A dental implant is a "root" device, usually made of titanium, used in dentistry to support restorations that resemble a tooth or group of teeth to replace missing teeth.
Virtually all dental implants placed today are root-form endosseous implants, i.e., they appear similar to an actual tooth root (root canal endodontic) (and thus possess a "root-form") and are placed within the bone (endo- being the Greek prefix for "in" and osseous referring to "bone"). The bone of the jaw accepts and osseointegrates with the titanium post. Osseointegration refers to the fusion of the implant surface with the surrounding bone. This is what makes the implant resemble the look and feel of a natural tooth. Since dental implants fuse with bone and lack the periodontal ligament, however, they will feel slightly different than natural teeth during chewing.
Prior to the advent of root-form endosseous implants, most implants were either blade endosseous implants, in that the shape of the metal piece placed within the bone resembled a flat blade, or subperiosteal implants, in which a framework was constructed to lie upon and was attached with screws to the exposed bone of the jaws.
Dental implants can be used to support a number of dental prostheses, including crowns, implant-supported bridges or dentures. They can also be used as anchorage for orthodontic tooth movement. The use of dental implants permits undirectional tooth movement without reciprocal action.
Dental Implants offer an immediate and permanent alternative for missing teeth, dentures, and for people losing their teeth. They are often called "dental screws" "dental posts" or even "dental inplants" - but the correct term is "dental implant". The most common reasons for having tooth implants abroad are:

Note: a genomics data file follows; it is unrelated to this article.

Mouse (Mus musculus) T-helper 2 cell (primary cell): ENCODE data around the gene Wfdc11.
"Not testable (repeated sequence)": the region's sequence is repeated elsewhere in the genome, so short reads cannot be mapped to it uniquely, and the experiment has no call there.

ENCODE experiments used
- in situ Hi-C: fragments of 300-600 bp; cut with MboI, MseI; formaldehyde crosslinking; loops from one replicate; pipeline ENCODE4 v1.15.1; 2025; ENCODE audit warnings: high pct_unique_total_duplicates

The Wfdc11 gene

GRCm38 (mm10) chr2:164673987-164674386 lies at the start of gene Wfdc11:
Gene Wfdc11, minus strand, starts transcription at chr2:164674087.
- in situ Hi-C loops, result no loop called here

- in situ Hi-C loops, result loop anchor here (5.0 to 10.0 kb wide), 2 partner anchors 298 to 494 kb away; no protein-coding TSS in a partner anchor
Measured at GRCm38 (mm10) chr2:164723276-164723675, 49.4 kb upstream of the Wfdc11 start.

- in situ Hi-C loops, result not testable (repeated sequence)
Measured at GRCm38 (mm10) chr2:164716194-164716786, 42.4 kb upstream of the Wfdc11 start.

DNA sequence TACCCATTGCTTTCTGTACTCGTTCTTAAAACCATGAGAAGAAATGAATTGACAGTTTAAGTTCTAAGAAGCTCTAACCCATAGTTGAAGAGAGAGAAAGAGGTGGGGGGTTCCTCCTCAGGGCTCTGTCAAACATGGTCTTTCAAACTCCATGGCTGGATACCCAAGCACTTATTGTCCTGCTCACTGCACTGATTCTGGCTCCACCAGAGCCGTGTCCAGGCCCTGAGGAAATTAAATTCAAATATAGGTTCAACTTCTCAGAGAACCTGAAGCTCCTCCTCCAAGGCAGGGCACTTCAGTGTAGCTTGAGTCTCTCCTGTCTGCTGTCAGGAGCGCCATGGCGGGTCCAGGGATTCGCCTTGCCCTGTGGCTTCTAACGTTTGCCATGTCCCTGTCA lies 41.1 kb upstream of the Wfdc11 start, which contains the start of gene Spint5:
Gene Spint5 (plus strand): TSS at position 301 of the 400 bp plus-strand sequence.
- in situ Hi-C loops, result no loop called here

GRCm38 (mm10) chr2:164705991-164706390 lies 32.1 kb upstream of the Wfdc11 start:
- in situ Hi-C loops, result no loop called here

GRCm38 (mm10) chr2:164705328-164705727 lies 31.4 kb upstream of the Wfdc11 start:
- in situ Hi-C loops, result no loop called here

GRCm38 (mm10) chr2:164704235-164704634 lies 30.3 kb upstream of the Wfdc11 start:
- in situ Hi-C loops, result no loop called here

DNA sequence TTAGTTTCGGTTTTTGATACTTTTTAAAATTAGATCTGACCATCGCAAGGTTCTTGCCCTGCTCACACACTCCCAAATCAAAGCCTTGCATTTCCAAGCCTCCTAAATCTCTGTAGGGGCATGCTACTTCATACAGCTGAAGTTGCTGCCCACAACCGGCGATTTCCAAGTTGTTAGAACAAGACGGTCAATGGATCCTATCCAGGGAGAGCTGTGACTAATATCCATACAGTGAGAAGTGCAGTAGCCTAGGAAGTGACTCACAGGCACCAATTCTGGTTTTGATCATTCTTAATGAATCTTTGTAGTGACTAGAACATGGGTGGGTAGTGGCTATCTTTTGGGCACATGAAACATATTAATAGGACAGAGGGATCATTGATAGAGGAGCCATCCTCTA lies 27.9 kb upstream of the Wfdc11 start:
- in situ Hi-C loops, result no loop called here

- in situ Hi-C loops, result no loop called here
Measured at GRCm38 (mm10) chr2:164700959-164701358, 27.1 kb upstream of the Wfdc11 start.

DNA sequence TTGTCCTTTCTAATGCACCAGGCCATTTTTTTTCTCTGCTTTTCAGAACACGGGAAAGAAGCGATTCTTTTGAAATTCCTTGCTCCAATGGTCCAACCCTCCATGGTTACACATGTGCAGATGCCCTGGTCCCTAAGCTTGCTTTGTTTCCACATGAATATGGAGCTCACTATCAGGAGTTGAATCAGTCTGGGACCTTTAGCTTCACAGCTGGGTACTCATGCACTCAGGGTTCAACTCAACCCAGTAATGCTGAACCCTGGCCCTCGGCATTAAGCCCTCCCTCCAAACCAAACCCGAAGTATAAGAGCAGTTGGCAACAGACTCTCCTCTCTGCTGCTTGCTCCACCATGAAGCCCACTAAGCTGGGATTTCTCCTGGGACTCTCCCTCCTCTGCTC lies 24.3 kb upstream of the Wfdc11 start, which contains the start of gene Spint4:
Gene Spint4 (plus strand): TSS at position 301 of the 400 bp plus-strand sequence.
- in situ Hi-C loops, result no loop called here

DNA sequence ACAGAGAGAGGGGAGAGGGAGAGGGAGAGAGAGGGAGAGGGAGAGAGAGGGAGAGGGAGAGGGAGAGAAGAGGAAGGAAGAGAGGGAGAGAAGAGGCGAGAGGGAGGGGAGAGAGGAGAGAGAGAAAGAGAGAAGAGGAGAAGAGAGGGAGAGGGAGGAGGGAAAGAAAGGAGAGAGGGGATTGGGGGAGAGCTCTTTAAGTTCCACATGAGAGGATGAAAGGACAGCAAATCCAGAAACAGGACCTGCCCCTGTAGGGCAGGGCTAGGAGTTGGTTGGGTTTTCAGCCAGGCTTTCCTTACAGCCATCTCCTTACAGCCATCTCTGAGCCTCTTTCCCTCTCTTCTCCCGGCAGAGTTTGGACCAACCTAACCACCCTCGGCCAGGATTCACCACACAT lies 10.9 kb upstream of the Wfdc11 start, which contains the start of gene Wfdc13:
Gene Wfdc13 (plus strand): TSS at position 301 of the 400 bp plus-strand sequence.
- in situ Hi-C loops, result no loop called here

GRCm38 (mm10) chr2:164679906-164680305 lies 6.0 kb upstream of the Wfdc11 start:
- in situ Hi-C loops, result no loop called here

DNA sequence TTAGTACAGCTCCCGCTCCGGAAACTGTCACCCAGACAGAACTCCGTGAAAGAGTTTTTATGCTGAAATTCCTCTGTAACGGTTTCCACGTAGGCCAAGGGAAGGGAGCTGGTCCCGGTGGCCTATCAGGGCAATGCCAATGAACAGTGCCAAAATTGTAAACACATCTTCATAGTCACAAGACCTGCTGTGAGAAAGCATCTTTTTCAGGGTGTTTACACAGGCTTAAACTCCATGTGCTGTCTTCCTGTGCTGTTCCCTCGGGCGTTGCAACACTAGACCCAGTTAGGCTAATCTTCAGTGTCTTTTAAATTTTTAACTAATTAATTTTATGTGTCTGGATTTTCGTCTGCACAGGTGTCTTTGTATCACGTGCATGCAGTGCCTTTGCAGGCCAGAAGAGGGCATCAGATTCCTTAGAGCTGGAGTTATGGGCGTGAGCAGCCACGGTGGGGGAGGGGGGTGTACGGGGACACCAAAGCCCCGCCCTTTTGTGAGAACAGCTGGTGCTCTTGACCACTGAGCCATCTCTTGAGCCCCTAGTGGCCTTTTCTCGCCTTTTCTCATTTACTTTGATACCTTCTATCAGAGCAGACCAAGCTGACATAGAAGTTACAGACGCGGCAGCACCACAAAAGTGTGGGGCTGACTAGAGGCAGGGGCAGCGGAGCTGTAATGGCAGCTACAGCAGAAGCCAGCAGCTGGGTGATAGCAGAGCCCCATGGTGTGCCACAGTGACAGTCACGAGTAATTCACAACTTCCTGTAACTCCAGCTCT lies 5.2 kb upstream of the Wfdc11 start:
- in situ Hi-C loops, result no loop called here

the replacement of one, more or all missing teeth
the replacement of full or partial denture
to support a ceramic tooth bridge
to support a fixed denture
Dental Implants are titanium biocompatible rods or screws that are embedded into the jawbone. An extension (called an abutment) is then secured to the dental implant so that a new dental crown can placed on it, giving you the fully functionality and look of natural teeth that will last longer than a lifetime. Implants can fully replace your bridgework, denture or can more efficiently support your bridge or denture than any other method. You can either replace all missing teeth with dental implants, or replace them partially with implants, which can support bridges or a denture resulting in fixed or permanent teeth replacements which function and look like real teeth.
The advantages of dental implantation
It is the closest theing to a real tooth.
It has one of the highest success rates among dental restorations
Ensures comfort in feeling and appearance
Replaces your dentures so that you can eat, speak and smile well
Increases the chewing efficiency over denture or other tooth replacement
Replaces a single tooth avoiding the need to prepare the teeth to support a bridge